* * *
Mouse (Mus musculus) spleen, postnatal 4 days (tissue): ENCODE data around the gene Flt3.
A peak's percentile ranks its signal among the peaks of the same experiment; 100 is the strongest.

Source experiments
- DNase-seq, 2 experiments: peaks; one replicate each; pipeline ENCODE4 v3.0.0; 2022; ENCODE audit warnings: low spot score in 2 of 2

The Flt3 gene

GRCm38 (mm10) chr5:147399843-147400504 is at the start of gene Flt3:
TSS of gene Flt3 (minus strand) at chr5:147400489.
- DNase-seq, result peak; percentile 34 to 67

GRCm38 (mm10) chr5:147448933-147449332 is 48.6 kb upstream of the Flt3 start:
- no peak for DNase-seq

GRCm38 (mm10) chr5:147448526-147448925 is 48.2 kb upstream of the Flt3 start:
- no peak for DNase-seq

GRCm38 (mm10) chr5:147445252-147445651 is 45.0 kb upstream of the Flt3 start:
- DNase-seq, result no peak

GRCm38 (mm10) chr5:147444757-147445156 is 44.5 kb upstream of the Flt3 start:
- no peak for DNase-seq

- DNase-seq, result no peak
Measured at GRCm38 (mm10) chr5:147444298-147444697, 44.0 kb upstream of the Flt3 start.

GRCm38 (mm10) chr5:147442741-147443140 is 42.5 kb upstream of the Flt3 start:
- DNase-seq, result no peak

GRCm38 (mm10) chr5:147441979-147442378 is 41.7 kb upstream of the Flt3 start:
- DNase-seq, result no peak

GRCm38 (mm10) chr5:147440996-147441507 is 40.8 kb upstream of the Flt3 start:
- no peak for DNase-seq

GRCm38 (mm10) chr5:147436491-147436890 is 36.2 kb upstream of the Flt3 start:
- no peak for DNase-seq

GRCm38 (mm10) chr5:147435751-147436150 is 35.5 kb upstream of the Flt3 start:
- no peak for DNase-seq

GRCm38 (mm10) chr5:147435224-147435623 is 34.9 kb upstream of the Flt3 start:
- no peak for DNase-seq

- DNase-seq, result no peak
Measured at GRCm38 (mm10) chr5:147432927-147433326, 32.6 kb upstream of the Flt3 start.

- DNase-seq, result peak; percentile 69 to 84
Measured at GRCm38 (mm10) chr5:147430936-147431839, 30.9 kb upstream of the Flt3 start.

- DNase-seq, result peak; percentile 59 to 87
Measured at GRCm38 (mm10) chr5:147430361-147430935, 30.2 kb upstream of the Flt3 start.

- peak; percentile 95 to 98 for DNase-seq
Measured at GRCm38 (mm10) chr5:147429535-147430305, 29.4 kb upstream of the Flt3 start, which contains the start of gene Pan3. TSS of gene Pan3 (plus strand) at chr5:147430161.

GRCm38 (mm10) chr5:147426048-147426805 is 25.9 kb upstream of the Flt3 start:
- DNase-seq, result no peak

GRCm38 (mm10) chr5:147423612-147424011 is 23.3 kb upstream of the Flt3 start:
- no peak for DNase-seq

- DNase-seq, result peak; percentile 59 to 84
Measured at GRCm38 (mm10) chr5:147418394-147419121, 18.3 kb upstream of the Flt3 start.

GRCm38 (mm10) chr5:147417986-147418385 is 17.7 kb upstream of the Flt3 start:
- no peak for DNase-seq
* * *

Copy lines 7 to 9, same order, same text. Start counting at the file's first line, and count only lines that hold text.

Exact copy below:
TSS of gene Flt3 (minus strand) at chr5:147400489.
- DNase-seq, result peak; percentile 34 to 67

GRCm38 (mm10) chr5:147448933-147449332 is 48.6 kb upstream of the Flt3 start: